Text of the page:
Trading a Hot IPO
Many investors wish they could buy the hot IPO. An IPO is an initial public offering. It’s the day when a stock begins trading. Many stocks deliver big gains on that day and individual investors often wish they could have benefited from that first day gain.
But, the sad truth is that most individual investors will not be able to benefit from the big gains associated with an IPO. That’s because the gains go to big investors who received shares before trading began.
The IPO consists of a limited number of shares and the brokers handling the offering will decide how those initial shares are allocated. The process is designed to ensure the stock will trade easily. So, brokers will ask their largest customers how many shares they would like.
If you are not a large customer, trading enough shares to generate commissions totaling thousands of dollars a month, you probably won’t be asked how many shares you would like. IPOs are often considered a reward for the broker’s best customers.
Lithium Stocks Are On Fire!
Lithium is exploding! We have all seen what Elon Musk has done with Tesla and Lithium batteries!
Global lithium batteries market size 2017-2025.
The global lithium ion (Li-ion) battery market is expected to reach 100.4 billion U.S. dollars by 2025, compared to a market size of 30.2 billion U.S. dollars in 2017!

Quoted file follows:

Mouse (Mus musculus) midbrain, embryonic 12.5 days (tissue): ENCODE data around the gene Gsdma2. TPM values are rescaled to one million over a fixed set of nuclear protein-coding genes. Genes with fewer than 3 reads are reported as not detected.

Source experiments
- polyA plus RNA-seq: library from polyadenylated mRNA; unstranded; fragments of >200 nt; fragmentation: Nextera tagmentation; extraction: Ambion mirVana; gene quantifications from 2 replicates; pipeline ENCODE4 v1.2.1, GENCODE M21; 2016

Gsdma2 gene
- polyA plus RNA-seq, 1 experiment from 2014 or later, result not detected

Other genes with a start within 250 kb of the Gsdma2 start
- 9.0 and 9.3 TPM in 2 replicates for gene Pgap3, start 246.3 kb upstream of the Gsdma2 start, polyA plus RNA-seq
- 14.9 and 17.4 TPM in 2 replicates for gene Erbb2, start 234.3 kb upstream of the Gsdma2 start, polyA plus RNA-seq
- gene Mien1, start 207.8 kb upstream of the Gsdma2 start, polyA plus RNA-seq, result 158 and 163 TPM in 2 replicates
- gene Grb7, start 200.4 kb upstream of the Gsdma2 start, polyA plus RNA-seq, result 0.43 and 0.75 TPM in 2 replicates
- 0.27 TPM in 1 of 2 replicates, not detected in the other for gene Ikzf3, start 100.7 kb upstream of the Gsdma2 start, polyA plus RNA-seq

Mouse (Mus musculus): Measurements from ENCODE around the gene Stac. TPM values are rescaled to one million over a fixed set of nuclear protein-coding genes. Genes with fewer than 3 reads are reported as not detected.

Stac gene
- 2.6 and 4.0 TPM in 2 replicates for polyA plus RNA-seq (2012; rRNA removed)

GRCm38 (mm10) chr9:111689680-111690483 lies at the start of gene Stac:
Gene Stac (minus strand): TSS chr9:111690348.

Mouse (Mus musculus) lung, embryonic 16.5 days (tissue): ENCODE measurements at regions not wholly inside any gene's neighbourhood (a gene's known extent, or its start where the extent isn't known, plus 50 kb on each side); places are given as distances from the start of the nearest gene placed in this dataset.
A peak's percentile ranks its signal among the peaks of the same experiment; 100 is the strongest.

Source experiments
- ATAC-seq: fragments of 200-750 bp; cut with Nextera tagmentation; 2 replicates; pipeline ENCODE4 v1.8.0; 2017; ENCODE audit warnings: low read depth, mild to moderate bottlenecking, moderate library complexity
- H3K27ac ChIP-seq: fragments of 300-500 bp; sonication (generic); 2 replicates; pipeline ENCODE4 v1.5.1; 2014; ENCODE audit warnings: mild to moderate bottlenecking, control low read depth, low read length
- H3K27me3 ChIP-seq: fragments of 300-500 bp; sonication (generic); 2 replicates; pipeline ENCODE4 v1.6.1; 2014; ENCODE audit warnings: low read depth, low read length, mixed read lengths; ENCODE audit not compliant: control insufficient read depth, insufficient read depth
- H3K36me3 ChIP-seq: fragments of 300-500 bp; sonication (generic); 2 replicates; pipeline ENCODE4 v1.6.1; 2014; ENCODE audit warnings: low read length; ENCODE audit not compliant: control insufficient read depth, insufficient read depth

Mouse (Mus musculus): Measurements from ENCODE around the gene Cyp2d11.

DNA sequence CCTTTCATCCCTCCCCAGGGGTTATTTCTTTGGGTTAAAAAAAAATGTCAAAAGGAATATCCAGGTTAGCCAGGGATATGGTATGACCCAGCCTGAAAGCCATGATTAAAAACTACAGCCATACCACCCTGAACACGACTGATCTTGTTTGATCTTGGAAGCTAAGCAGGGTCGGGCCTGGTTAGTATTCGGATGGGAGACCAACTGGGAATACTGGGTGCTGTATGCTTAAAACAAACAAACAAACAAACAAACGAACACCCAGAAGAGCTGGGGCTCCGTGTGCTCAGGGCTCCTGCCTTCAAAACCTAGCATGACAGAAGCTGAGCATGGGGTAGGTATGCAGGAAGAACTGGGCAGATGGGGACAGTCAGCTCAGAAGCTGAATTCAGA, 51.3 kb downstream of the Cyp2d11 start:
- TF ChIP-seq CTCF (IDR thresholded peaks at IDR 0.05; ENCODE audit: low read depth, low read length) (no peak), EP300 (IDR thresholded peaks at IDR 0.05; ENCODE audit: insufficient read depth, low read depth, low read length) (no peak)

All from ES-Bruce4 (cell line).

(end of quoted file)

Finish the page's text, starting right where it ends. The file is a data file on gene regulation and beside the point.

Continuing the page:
And there’s one under-the-radar stock that’s quickly attaching itself to some of the biggest names in the sport.
A Recent IPO Shows How Hot Trades Can Be
Stitch Fix, Inc. (Nasdaq: SFIX) recently began trading and the stock more than doubled after the IPO.
Early investors were able to book large profits before selling set in after the company’s first earnings report prompted a selloff.
Stitch Fix is an online styling service that delivers a personalized shopping experience. Customers start by completing a Style Profile and then a personal stylist will hand pick pieces to fit their tastes, needs and budget.
Style boxes are then shipped to the customer. Each box contains five items of clothing, shoes and accessories for customers to try on at home. They keep what they like and send the rest back in a prepaid USPS envelope. Shipping and returns are free.
There is at least one fee. As the company notes, “At the time your Stylist selects your items, you will be charged a $20 styling fee. That $20 will be applied as a credit toward anything you keep from your shipment.”